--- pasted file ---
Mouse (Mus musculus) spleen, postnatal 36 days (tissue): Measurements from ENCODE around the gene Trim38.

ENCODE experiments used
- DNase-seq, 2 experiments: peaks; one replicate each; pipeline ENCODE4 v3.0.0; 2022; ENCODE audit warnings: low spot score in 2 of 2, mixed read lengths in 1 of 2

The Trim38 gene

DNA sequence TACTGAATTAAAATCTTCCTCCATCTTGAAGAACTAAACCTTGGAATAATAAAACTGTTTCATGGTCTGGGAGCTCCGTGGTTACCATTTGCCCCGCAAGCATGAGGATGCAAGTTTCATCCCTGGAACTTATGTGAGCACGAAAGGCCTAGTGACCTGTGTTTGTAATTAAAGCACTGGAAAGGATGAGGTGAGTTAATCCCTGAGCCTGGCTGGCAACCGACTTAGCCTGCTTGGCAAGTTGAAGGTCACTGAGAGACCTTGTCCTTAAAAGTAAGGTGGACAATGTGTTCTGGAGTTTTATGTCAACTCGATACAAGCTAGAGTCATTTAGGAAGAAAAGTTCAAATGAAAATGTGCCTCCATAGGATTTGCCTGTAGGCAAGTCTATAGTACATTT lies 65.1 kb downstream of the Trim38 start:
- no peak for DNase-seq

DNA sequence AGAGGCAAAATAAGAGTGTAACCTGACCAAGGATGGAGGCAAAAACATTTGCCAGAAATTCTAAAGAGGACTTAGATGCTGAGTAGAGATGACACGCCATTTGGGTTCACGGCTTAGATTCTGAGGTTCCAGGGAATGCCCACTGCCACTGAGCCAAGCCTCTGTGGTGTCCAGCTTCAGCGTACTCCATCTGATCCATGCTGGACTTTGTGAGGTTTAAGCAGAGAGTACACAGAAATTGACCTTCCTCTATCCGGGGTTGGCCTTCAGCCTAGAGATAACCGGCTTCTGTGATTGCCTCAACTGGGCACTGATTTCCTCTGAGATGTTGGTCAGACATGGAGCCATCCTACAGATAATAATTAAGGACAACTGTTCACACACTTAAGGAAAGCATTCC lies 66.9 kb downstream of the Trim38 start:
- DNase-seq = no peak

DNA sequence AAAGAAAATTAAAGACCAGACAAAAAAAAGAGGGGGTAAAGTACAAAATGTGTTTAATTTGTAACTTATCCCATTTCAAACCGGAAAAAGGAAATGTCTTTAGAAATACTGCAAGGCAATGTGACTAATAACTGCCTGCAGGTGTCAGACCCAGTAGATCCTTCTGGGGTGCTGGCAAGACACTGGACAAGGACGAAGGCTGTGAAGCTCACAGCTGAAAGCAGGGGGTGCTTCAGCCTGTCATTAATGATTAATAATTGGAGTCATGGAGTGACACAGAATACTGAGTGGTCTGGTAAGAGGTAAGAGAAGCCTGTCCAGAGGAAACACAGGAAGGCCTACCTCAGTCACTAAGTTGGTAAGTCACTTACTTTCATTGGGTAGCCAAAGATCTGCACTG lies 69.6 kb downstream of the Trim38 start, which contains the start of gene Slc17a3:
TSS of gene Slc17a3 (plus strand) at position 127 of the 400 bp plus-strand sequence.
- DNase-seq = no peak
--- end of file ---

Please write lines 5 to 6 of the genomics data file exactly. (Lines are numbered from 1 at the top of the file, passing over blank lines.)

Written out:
DNA sequence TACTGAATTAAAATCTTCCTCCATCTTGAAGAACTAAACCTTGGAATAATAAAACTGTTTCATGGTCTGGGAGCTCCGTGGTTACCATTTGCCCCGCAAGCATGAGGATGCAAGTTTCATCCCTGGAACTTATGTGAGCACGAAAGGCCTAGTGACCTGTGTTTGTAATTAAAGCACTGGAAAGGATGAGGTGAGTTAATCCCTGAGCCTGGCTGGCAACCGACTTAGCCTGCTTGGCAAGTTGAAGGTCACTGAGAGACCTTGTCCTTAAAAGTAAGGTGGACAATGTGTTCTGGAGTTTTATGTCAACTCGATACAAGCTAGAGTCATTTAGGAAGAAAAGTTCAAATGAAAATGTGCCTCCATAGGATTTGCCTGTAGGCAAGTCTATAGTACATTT lies 65.1 kb downstream of the Trim38 start:
- no peak for DNase-seq